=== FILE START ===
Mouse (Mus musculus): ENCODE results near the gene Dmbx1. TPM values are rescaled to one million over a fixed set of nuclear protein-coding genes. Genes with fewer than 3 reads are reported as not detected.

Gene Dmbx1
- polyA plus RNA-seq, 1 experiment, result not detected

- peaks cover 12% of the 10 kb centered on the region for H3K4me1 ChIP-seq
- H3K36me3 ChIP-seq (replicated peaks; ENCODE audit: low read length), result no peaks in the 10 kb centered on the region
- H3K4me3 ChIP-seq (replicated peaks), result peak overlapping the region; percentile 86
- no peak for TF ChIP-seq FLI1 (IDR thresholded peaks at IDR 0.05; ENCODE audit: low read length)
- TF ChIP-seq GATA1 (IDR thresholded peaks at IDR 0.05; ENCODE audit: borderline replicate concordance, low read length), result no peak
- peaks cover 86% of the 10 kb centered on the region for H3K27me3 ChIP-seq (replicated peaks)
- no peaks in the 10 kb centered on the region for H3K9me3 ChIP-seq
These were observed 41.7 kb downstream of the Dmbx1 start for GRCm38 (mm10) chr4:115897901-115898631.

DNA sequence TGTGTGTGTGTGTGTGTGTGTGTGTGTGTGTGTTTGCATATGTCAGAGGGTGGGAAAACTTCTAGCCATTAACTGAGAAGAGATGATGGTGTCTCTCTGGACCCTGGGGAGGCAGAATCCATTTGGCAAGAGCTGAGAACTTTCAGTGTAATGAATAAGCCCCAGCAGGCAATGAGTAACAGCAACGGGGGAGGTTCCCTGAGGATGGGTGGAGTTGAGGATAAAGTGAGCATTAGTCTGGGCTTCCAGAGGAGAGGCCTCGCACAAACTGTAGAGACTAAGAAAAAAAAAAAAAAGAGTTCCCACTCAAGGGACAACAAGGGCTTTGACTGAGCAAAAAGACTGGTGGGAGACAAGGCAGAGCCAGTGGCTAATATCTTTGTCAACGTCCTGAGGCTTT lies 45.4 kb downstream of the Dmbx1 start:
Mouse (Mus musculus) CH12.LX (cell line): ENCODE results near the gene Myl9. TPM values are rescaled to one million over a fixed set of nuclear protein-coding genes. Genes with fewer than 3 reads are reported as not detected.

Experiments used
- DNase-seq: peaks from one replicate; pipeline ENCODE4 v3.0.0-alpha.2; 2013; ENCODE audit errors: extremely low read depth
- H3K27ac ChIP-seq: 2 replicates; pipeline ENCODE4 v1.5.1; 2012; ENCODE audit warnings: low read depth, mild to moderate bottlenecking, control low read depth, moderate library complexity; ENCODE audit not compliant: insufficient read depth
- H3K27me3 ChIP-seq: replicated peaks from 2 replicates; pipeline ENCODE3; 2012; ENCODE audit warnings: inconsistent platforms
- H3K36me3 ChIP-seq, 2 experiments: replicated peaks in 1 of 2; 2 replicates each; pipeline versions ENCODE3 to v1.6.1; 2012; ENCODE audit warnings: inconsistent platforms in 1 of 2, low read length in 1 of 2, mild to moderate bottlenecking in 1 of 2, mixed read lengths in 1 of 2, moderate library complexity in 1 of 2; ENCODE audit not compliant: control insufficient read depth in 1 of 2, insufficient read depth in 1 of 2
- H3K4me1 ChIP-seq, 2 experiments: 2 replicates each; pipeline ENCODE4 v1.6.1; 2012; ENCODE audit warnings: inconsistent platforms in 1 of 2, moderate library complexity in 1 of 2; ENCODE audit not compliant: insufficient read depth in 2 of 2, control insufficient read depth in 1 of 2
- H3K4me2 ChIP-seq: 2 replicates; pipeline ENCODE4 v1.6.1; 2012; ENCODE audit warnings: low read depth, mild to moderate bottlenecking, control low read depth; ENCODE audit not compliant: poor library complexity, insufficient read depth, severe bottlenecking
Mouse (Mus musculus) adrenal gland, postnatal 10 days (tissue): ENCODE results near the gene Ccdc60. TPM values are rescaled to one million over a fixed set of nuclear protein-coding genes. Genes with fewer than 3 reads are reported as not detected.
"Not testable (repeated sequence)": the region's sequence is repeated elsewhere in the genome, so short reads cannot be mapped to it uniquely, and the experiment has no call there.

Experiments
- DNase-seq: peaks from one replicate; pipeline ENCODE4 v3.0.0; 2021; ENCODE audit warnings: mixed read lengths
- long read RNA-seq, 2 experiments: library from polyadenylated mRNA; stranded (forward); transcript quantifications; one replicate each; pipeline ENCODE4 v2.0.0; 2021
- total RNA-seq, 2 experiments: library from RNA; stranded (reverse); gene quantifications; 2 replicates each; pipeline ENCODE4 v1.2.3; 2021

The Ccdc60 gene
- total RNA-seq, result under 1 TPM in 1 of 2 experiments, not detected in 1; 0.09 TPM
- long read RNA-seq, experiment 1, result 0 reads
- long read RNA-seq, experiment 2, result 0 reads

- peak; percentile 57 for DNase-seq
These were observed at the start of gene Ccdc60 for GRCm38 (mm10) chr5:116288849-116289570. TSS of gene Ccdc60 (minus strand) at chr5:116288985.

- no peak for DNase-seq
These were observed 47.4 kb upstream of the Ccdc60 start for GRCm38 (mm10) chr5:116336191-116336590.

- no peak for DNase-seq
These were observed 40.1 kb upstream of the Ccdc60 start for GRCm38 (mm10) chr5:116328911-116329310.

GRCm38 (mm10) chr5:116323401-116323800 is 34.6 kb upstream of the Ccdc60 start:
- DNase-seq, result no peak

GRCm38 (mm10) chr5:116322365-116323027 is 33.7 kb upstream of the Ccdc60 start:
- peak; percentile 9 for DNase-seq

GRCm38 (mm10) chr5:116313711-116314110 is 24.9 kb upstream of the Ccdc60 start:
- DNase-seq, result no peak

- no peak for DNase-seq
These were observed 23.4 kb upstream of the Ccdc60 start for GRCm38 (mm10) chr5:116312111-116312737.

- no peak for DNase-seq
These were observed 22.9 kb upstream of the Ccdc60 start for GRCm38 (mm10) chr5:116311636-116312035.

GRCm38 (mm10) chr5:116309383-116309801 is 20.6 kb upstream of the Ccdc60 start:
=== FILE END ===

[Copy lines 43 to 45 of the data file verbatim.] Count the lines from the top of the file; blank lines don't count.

- no peak for DNase-seq
These were observed 23.4 kb upstream of the Ccdc60 start for GRCm38 (mm10) chr5:116312111-116312737.

- no peak for DNase-seq